Guide to kitten insurance
- Policies are typically offered from the age of six-to-eight weeks
- You're likely to have more choice of policies as your kitten gets a little older - but the longer you leave it, the longer your pet is without cover
- Pre-existing and/or hereditary conditions will not be covered
When it comes to a few of our favourite things, an adorable kitten is near the top of the list.
But there's a lot more to owning one than rolling a ball of string along the floor for hours.
They're inquisitive by nature and, given the chance, will get into all sorts of scrapes.
So although the thought of any harm coming to your cute kitty is unimaginable, think about staying on the safe side and taking out pet insurance as soon as you can.
Read our article on cat insurance for more detailed information on the main cover choices and the optional extras that may or may not be included on a policy, but also think about the following things when looking for cover for a kitten.
How soon can I get kitten insurance?
If you're looking to protect your new cat it makes sense to do this as early as possible.
Taking out an insurance policy for your kitten from the age of around six weeks should be possible, although many companies may not offer cover until your pet is a little older, perhaps eight weeks.
Because more companies will come into the market as your kitten gets that little bit older it's likely that you'll then have more choice of policies and, perhaps, cheaper premiums.
But you'll need to balance that against the extra time that your cat will be left without insurance cover.
Even when your kitten is just a few weeks old, you should remember that it won't be covered for pre-existing and/or hereditary conditions that might affect it.
Are vaccinations covered by kitten insurance?
Young cats should be vaccinated against illnesses - if your kitten's are out of date and they then suffer from a condition that could have been prevented by vaccination, it's possible that an insurer will not pay out for medical cover.
The vaccinations themselves are not covered by insurance, nor other procedures such as flea control, castration, spaying or worming tablets.
Bear in mind that keeping your pet's vaccinations up to date might make you eligible for cheaper premiums, as some insurers take this into consideration.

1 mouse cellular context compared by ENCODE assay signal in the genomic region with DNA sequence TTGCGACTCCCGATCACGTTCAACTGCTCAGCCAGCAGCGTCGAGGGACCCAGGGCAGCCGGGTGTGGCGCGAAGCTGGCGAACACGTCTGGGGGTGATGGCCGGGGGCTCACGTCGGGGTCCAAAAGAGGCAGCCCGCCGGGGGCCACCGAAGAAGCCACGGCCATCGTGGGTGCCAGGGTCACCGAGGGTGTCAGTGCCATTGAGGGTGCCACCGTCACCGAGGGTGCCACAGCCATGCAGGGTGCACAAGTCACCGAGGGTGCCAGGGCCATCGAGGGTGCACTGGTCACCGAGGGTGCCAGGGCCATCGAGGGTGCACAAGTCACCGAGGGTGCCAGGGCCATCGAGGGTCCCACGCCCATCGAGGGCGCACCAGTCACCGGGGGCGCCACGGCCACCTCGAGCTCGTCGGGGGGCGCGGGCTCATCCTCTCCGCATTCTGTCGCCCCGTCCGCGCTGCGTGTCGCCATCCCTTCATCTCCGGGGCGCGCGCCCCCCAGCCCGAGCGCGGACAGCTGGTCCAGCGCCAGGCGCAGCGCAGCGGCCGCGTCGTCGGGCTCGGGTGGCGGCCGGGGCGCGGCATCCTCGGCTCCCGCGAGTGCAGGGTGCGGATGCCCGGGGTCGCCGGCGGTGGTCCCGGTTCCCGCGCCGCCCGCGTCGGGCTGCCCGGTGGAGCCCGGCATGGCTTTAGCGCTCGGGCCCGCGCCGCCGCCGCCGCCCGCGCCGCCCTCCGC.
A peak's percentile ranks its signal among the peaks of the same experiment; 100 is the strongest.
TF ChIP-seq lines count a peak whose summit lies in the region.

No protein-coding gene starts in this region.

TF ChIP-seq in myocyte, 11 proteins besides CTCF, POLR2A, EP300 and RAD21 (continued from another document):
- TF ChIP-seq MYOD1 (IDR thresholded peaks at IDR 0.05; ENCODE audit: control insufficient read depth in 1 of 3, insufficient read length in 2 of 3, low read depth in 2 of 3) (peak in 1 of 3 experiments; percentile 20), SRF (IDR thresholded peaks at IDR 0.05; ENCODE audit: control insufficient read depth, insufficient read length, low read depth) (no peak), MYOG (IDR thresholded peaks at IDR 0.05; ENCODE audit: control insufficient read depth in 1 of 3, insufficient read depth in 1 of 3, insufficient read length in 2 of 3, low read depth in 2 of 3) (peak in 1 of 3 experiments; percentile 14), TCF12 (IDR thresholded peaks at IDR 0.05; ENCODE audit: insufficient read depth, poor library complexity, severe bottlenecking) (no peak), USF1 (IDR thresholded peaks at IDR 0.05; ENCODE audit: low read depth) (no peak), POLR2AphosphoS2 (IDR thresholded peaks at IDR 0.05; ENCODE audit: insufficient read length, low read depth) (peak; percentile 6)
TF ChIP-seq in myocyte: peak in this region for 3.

Microchipping your kitten
One element that could factor into the cost of your kitten premium is whether the cat has been microchipped.
What's more, microchipping a cat can offer a number of benefits to both the owner and the animal itself.
Why do I need insurance? My kitten stays indoors...
It's advisable to keep cats indoors until they've had their vaccinations at the age of about 13-14 weeks.
It's also recommended that they don't go outside on their own until they've been spayed or neutered at about five or six months.
But even without the danger of your pet running across a busy road or getting lost, kittens are mischievous and can get into all sorts of scrapes around the home.
They will be keen to explore and might become stuck in the tiniest nook, whilst there's also the danger of them escaping from an open window or door, even if left open only for a few seconds.
Did you know...?
- Kitten insurance could cover the cost of advertising for your cat's safe return if it goes missing
There are also the usual home dangers such as plastics and detergents, or your young cat could swallow a seemingly harmless toy such as string.
If an accident does happen, you'll want to get your animal to the vet as soon as possible and make sure it gets the best possible care.
Always read your terms and conditions for the specifics, but you can learn more about what may or may not be covered in our beginners' guide to pet insurance.
When your kitten does eventually go outside, it will no doubt love exploring your garden - and probably your neighbours', too!
But it's wise to stay with him or her for the first few trips into the big wide world, and some owners even put their kitten on a lead in case they become anxious and try to run off.
Unfortunately, if your cat is let out regularly, there's a chance that he will go missing or even be stolen.
Kitten insurance could cover the cost of advertising for your cat's safe return whilst, if your feline is an expensive pure-bred, some insurers will pay out up to a certain value if you're unlucky enough not to get him back.
Some kitten insurance policies include any accidental damage that your moggy might cause in your home, such as knocking over an expensive item or scratching the furniture.
If you think this type of cover could be worthwhile, make sure you compare kitten insurance policies to find the right one for you.
Things to look out for
Sadly, no matter how well cared for animals are, sometimes they become ill.
Symptoms to look out for include diarrhoea, lethargy, fever, loss of appetite and excessive thirst.
You'll get to know your cat's behaviour better than anyone, and sometimes your instinct will tell you that something is wrong.
If your kitten needs to visit the vet, this can prove costly. Planning ahead and buying good kitten cover can put your mind at ease and take care of the bills if your cat does need treatment.
By Rebecca Lees